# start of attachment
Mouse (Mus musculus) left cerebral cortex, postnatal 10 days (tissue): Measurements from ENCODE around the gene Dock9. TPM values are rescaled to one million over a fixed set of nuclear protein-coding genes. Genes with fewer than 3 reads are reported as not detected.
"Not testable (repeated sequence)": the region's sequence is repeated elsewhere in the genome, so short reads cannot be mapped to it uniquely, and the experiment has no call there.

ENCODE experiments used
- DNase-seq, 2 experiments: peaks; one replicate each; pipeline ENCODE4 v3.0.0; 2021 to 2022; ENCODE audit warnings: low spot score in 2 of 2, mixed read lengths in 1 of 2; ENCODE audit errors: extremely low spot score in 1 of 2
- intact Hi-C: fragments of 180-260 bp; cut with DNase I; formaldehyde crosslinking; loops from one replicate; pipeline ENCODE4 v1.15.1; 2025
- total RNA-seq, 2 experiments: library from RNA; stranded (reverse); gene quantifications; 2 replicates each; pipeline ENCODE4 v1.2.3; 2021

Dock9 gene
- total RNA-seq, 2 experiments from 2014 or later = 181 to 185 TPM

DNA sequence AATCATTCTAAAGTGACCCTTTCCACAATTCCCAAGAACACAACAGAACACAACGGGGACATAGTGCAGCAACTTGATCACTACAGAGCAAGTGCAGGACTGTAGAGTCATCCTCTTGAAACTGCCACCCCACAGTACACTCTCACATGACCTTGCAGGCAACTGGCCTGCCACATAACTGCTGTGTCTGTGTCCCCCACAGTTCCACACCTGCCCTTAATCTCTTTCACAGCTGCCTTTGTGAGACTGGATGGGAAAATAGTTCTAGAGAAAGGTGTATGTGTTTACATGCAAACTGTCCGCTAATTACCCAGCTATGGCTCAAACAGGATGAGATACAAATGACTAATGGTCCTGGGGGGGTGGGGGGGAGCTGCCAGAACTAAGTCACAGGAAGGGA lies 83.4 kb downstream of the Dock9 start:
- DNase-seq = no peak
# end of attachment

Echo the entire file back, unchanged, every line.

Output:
Mouse (Mus musculus) left cerebral cortex, postnatal 10 days (tissue): Measurements from ENCODE around the gene Dock9. TPM values are rescaled to one million over a fixed set of nuclear protein-coding genes. Genes with fewer than 3 reads are reported as not detected.
"Not testable (repeated sequence)": the region's sequence is repeated elsewhere in the genome, so short reads cannot be mapped to it uniquely, and the experiment has no call there.

ENCODE experiments used
- DNase-seq, 2 experiments: peaks; one replicate each; pipeline ENCODE4 v3.0.0; 2021 to 2022; ENCODE audit warnings: low spot score in 2 of 2, mixed read lengths in 1 of 2; ENCODE audit errors: extremely low spot score in 1 of 2
- intact Hi-C: fragments of 180-260 bp; cut with DNase I; formaldehyde crosslinking; loops from one replicate; pipeline ENCODE4 v1.15.1; 2025
- total RNA-seq, 2 experiments: library from RNA; stranded (reverse); gene quantifications; 2 replicates each; pipeline ENCODE4 v1.2.3; 2021

Dock9 gene
- total RNA-seq, 2 experiments from 2014 or later = 181 to 185 TPM

DNA sequence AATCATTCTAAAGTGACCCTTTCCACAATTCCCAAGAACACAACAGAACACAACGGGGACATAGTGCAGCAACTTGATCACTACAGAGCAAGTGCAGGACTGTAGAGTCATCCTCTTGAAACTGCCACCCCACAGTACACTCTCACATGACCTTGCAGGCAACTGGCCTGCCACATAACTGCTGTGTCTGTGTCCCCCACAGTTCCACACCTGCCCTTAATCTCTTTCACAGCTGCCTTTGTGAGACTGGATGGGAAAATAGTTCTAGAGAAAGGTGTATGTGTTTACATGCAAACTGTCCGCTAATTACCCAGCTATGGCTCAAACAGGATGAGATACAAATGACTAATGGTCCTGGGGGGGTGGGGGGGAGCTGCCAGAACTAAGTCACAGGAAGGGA lies 83.4 kb downstream of the Dock9 start:
- DNase-seq = no peak